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Today's Stichomancy for Stephen Colbert

The first excerpt represents the element of Air. It speaks of mental influences and the process of thought, and is drawn from The Son of Tarzan by Edgar Rice Burroughs:

crushed her to him. She looked up into his face, laughing, and then he bent and kissed her full upon the mouth. Even then she did not understand. She did not recall ever having been kissed before. It was very nice. Meriem liked it. She thought it was Korak's way of showing how glad he was that the great ape had not succeeded in running away with her. She was glad too, so she put her arms about The Killer's neck and kissed him again and again. Then, discovering the doll in his belt she transferred it to her own possession, kissing it as she had kissed Korak.

Korak wanted her to say something. He wanted to tell her how he loved her; but the emotion of his love choked him and the


The Son of Tarzan
The second excerpt represents the element of Fire. It speaks of emotional influences and base passions, and is drawn from Sophist by Plato:

leave out details, a certain degree of order begins to appear; at any rate we can make an order which, with a little exaggeration or disproportion in some of the parts, will cover the whole field of philosophy. But are we therefore justified in saying that ideas are the causes of the great movement of the world rather than the personalities which conceived them? The great man is the expression of his time, and there may be peculiar difficulties in his age which he cannot overcome. He may be out of harmony with his circumstances, too early or too late, and then all his thoughts perish; his genius passes away unknown. But not therefore is he to be regarded as a mere waif or stray in human history, any more than he is the mere creature or expression of the age in which he lives. His ideas are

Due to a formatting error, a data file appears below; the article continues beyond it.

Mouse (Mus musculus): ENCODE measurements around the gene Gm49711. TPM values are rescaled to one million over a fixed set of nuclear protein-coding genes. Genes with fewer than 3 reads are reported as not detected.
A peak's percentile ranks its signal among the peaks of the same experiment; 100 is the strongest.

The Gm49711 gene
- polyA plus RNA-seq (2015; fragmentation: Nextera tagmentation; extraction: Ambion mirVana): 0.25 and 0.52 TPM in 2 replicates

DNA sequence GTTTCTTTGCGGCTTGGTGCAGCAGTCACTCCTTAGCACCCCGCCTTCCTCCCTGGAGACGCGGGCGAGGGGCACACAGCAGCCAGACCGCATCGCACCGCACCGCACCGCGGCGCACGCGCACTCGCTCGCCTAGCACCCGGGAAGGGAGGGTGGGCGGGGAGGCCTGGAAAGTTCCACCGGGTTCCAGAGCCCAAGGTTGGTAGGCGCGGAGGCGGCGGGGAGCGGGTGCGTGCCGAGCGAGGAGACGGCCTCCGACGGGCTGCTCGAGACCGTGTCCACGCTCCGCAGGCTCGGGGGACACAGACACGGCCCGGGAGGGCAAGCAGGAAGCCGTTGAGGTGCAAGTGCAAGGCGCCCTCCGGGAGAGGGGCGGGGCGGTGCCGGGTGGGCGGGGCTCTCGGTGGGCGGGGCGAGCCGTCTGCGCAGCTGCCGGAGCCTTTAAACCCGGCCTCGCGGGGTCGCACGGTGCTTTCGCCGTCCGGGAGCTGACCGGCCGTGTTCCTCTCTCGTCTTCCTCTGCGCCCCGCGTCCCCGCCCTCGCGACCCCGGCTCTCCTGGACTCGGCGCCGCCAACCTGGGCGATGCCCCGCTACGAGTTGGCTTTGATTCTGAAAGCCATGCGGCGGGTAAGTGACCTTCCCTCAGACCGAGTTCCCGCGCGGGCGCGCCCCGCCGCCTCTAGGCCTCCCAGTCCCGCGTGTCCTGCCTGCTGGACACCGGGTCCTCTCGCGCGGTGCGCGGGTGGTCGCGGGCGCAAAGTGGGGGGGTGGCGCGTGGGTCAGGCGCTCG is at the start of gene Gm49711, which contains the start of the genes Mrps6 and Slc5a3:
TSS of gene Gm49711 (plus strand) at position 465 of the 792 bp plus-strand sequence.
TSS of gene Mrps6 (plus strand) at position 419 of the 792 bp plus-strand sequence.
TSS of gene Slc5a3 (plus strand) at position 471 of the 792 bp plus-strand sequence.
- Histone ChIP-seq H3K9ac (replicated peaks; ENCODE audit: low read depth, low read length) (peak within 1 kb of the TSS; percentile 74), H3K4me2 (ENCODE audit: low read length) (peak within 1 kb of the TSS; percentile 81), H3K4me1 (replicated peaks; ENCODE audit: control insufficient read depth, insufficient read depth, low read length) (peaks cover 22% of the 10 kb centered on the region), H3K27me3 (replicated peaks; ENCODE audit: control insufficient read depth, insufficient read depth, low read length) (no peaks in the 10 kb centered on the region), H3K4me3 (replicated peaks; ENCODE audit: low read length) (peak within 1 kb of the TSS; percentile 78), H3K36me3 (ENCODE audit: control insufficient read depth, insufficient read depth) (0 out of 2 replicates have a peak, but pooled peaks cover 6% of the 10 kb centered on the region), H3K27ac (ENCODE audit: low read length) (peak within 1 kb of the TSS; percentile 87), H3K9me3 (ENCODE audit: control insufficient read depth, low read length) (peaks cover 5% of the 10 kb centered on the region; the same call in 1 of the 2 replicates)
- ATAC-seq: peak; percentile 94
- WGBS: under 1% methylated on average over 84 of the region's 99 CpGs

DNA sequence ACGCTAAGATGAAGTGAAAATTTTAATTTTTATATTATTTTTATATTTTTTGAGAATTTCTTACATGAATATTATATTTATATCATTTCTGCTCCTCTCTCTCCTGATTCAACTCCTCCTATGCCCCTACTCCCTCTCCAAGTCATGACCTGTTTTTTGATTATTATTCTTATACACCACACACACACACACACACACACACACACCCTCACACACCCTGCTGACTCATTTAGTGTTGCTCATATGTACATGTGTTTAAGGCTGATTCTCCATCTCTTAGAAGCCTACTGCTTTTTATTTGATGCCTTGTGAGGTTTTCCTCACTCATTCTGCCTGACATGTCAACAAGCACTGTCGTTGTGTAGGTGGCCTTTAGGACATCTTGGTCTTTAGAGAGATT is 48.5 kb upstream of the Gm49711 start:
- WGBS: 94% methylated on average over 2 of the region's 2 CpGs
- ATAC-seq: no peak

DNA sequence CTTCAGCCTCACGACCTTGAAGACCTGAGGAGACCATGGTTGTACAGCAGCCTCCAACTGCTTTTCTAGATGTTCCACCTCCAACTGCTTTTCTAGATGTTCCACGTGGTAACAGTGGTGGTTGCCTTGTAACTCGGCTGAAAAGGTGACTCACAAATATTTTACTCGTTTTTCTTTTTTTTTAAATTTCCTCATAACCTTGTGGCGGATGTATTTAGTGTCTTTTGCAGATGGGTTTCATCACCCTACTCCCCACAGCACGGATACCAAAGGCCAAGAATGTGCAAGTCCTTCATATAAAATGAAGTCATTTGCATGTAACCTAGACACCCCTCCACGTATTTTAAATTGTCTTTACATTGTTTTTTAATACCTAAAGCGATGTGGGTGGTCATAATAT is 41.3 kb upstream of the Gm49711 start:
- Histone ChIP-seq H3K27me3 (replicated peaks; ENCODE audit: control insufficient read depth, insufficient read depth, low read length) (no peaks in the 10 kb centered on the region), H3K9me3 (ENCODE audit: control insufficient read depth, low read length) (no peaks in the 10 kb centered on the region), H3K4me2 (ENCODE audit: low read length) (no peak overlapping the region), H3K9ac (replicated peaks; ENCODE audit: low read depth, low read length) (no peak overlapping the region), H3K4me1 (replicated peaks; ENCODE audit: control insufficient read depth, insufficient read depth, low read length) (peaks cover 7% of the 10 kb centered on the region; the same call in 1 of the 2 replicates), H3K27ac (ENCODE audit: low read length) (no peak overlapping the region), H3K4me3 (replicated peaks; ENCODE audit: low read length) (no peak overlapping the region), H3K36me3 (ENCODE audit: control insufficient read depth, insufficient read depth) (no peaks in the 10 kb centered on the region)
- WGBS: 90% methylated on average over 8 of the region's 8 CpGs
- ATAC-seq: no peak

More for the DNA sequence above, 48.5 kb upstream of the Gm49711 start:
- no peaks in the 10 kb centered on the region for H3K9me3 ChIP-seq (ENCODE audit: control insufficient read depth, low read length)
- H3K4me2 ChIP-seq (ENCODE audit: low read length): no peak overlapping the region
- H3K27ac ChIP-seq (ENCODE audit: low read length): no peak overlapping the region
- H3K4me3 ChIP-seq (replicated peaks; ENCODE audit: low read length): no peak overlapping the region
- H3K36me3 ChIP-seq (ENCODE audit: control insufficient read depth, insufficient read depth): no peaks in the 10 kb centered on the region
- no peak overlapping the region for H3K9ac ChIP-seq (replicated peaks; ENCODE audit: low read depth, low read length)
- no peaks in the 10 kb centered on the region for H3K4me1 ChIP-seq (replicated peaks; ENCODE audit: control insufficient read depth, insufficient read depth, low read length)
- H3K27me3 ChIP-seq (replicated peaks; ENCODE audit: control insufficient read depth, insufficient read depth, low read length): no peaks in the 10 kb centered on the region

The third excerpt represents the element of Water. It speaks of pure spiritual influences and feelings of love, and is drawn from The Young Forester by Zane Grey:

bothered me was the loss of my mustang and outfit; I could not reconcile myself to that. So I wandered about with a strange, full sense of freedom such as I had never before known. What was to be the end of my adventure I could not guess, and I wasted no time worrying over it.

The knowledge I had of forestry I tried to apply. I studied the north and south slopes of the canyon, observing how the trees prospered on the sunny side. Certain saplings of a species unknown to me had been gnawed fully ten feet from the ground. This puzzled me. Squirrels could not have done it, nor rabbits, nor birds. Presently I hit upon the solution. The bark and boughs of this particular sapling were food for deer, and to gnaw so high the deer must have stood upon six or seven feet of snow.


The Young Forester
The fourth excerpt represents the element of Earth. It speaks of physical influences and the impact of the unseen on the visible world, and is drawn from Stories From the Old Attic by Robert Harris:

distressed pass, but you also let the criminals pass. I, on the other hand, provide the needed security to keep the land behind me safe from harm. I am a protector, and I defend this pass and the country well."

This dialogue continued for many years until one morning when suddenly the earth shook with great violence. So strong was the tremor that both the wall and the bridge were reduced to rubble at the bottom of the chasm. Not many months later men came to repair the damage. In the process of reconstruction, however, the stones that were once part of the bridge were used to rebuild the wall and the stones that were once part of the wall were used to rebuild